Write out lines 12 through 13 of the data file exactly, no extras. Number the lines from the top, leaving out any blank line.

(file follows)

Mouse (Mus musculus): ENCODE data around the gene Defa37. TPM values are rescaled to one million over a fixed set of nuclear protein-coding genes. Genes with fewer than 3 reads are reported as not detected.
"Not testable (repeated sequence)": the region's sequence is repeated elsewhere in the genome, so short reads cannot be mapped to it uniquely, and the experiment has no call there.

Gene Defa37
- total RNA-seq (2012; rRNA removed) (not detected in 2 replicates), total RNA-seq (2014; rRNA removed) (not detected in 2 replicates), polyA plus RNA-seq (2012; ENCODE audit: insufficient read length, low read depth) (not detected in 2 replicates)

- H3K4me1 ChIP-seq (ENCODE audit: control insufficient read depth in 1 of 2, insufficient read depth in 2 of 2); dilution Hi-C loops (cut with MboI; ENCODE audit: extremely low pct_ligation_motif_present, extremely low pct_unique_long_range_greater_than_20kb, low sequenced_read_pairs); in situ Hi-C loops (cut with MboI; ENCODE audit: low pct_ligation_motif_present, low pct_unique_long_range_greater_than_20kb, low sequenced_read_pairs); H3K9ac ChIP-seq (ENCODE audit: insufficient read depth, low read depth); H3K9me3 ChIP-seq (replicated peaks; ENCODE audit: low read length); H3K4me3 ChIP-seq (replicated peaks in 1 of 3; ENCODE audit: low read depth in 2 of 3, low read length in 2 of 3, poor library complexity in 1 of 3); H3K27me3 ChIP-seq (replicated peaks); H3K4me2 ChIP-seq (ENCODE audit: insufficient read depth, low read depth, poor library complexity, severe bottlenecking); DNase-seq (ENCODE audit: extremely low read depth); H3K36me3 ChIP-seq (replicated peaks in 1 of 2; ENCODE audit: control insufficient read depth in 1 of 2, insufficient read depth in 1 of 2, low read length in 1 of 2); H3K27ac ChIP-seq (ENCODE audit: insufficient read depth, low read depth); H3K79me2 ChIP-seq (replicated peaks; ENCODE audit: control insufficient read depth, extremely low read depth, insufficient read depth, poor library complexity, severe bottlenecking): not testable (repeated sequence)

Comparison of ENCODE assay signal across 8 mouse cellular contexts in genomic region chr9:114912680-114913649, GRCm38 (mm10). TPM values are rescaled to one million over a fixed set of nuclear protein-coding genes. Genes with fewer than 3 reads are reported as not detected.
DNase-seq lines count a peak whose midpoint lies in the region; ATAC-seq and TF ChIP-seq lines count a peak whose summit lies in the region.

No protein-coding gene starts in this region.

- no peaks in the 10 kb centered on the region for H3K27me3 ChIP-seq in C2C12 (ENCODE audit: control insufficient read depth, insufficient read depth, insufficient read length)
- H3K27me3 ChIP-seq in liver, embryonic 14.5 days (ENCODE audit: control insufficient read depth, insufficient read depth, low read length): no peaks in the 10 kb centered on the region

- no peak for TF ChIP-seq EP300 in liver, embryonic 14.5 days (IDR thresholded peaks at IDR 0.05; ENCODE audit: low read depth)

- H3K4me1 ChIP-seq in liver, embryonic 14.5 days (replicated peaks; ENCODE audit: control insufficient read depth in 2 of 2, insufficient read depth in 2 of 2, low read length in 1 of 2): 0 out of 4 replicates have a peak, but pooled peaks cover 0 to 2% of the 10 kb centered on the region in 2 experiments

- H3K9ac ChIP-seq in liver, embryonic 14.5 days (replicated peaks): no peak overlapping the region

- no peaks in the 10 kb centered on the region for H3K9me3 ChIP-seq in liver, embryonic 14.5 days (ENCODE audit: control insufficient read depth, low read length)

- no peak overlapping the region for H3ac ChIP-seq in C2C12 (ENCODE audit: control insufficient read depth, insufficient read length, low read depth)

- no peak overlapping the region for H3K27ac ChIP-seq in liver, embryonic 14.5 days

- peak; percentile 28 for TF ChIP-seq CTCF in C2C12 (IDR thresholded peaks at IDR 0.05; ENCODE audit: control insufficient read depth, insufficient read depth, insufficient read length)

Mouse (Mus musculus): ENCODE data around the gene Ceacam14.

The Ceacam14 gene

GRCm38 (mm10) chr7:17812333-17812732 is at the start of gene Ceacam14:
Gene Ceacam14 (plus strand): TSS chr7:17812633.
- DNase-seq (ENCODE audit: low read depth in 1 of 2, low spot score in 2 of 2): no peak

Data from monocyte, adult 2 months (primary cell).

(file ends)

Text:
- H3K4me1 ChIP-seq in liver, embryonic 14.5 days (replicated peaks; ENCODE audit: control insufficient read depth in 2 of 2, insufficient read depth in 2 of 2, low read length in 1 of 2): 0 out of 4 replicates have a peak, but pooled peaks cover 0 to 2% of the 10 kb centered on the region in 2 experiments

- H3K9ac ChIP-seq in liver, embryonic 14.5 days (replicated peaks): no peak overlapping the region